Security researchers have identified a vulnerability in Point Of Sale (POS) terminals used by a large number of major chains, and hacked it to allow them to buy a MacBook for one dollar …
TNW reports that ERPScan researchers Dmitry Chastuhin and Vladimir Egorov found the hack scarily easy to carry out. The key to it is that point-of-sale terminals developed by SAP and Oracle have no encryption or authorization procedures to prevent the price database being modified from within the store’s own network.
The attack does require physical access to the network, but as they demonstrated, many stores make this ridiculously easy. They found Ethernet ports on unused tills, weighing machines and just generally scattered around the store.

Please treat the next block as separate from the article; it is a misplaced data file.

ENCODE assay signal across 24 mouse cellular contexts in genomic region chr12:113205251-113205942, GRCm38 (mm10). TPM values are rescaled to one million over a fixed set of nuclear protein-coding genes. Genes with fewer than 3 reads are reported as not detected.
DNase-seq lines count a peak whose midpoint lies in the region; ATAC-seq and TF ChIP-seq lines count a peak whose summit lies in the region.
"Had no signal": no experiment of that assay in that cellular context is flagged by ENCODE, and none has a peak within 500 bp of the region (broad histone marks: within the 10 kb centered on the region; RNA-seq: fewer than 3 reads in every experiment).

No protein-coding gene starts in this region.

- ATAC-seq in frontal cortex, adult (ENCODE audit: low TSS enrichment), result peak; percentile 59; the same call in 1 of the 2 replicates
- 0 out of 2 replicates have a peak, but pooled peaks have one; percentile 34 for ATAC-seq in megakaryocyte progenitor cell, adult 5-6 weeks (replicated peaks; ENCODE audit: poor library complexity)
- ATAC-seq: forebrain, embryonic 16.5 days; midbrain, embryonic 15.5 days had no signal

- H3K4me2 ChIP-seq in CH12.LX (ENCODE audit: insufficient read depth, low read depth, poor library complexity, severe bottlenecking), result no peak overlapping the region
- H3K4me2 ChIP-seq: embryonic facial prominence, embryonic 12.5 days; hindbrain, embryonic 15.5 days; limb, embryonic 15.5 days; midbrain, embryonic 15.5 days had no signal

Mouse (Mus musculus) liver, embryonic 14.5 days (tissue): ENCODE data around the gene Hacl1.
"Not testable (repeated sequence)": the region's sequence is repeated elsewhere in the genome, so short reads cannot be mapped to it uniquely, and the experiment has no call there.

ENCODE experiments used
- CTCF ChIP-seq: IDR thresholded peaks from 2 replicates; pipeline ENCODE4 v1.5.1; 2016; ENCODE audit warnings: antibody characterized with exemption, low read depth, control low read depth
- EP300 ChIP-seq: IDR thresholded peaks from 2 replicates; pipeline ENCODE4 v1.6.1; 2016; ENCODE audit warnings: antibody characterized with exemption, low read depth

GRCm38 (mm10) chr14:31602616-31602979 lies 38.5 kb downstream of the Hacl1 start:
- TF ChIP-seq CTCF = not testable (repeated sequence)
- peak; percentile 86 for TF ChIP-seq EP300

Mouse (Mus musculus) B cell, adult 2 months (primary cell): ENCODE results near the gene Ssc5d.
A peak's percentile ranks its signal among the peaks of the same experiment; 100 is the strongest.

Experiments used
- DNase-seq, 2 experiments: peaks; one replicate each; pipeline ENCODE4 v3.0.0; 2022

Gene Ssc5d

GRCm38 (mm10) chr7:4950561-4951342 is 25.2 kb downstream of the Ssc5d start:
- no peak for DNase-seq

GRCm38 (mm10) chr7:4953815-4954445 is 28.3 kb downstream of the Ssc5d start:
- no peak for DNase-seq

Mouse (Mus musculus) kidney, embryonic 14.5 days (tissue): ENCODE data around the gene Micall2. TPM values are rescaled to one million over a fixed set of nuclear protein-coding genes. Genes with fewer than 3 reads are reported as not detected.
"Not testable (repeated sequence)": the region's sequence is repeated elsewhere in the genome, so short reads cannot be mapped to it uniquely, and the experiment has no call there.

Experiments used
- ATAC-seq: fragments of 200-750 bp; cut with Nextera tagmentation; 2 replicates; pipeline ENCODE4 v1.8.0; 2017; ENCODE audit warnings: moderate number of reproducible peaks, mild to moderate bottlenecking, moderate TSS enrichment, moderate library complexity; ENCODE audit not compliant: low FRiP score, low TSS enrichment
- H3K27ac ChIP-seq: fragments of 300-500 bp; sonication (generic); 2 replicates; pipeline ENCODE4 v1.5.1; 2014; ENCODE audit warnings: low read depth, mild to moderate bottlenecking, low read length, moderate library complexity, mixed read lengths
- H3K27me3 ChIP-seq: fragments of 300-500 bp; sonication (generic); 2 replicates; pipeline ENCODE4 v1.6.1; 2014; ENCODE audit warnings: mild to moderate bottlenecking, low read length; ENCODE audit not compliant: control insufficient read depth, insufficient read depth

The connections between POS workstation and the store server […] [often] lack the basics of cybersecurity – authorization procedures and encryption – and nobody cares about it. So, once an attacker is in the network, he or she gains full control of the system.
All they needed to do was program a $25 Raspberry Pi to access the backend system for the POS and make the price adjustment. In this case, they changed the price of a MacBook to just $1.
They do note that real-life attacks would have to be a little more subtle. Even the most jaded of till operators would likely realize that an Apple laptop shouldn’t be costing a dollar. But if an attacker were to be a little more modest in their price reductions, and buy a bunch of other stuff at the same time, it could easily pass unnoticed.
They advised Oracle and SAP of their findings, and SAP issued two security patches to block the attack. Check out the demo in the (badly-acted) video below.